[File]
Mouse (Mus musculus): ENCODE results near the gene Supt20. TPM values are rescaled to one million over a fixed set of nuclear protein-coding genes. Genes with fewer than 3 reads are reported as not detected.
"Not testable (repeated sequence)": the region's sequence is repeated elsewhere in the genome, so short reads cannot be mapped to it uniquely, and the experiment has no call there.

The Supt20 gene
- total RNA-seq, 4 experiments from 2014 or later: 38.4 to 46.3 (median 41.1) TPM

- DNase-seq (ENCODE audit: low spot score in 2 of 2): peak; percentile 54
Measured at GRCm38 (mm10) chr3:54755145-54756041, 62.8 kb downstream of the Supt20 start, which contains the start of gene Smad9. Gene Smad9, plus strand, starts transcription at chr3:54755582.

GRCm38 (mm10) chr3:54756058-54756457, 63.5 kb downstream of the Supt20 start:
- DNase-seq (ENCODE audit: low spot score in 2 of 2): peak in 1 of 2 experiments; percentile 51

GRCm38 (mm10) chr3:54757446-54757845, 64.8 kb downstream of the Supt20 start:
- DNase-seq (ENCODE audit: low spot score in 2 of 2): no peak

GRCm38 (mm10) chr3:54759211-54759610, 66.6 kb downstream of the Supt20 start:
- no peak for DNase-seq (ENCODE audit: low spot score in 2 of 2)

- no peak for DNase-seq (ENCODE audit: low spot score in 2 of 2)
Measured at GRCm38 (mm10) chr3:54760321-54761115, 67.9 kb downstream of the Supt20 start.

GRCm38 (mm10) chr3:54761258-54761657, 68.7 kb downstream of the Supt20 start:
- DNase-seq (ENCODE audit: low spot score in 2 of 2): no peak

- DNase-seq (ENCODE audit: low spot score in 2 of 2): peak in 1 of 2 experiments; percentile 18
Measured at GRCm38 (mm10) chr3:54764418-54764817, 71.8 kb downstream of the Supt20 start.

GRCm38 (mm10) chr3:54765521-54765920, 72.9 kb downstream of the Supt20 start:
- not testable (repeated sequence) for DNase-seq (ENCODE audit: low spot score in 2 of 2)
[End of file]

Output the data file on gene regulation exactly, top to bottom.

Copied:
Mouse (Mus musculus): ENCODE results near the gene Supt20. TPM values are rescaled to one million over a fixed set of nuclear protein-coding genes. Genes with fewer than 3 reads are reported as not detected.
"Not testable (repeated sequence)": the region's sequence is repeated elsewhere in the genome, so short reads cannot be mapped to it uniquely, and the experiment has no call there.

The Supt20 gene
- total RNA-seq, 4 experiments from 2014 or later: 38.4 to 46.3 (median 41.1) TPM

- DNase-seq (ENCODE audit: low spot score in 2 of 2): peak; percentile 54
Measured at GRCm38 (mm10) chr3:54755145-54756041, 62.8 kb downstream of the Supt20 start, which contains the start of gene Smad9. Gene Smad9, plus strand, starts transcription at chr3:54755582.

GRCm38 (mm10) chr3:54756058-54756457, 63.5 kb downstream of the Supt20 start:
- DNase-seq (ENCODE audit: low spot score in 2 of 2): peak in 1 of 2 experiments; percentile 51

GRCm38 (mm10) chr3:54757446-54757845, 64.8 kb downstream of the Supt20 start:
- DNase-seq (ENCODE audit: low spot score in 2 of 2): no peak

GRCm38 (mm10) chr3:54759211-54759610, 66.6 kb downstream of the Supt20 start:
- no peak for DNase-seq (ENCODE audit: low spot score in 2 of 2)

- no peak for DNase-seq (ENCODE audit: low spot score in 2 of 2)
Measured at GRCm38 (mm10) chr3:54760321-54761115, 67.9 kb downstream of the Supt20 start.

GRCm38 (mm10) chr3:54761258-54761657, 68.7 kb downstream of the Supt20 start:
- DNase-seq (ENCODE audit: low spot score in 2 of 2): no peak

- DNase-seq (ENCODE audit: low spot score in 2 of 2): peak in 1 of 2 experiments; percentile 18
Measured at GRCm38 (mm10) chr3:54764418-54764817, 71.8 kb downstream of the Supt20 start.

GRCm38 (mm10) chr3:54765521-54765920, 72.9 kb downstream of the Supt20 start:
- not testable (repeated sequence) for DNase-seq (ENCODE audit: low spot score in 2 of 2)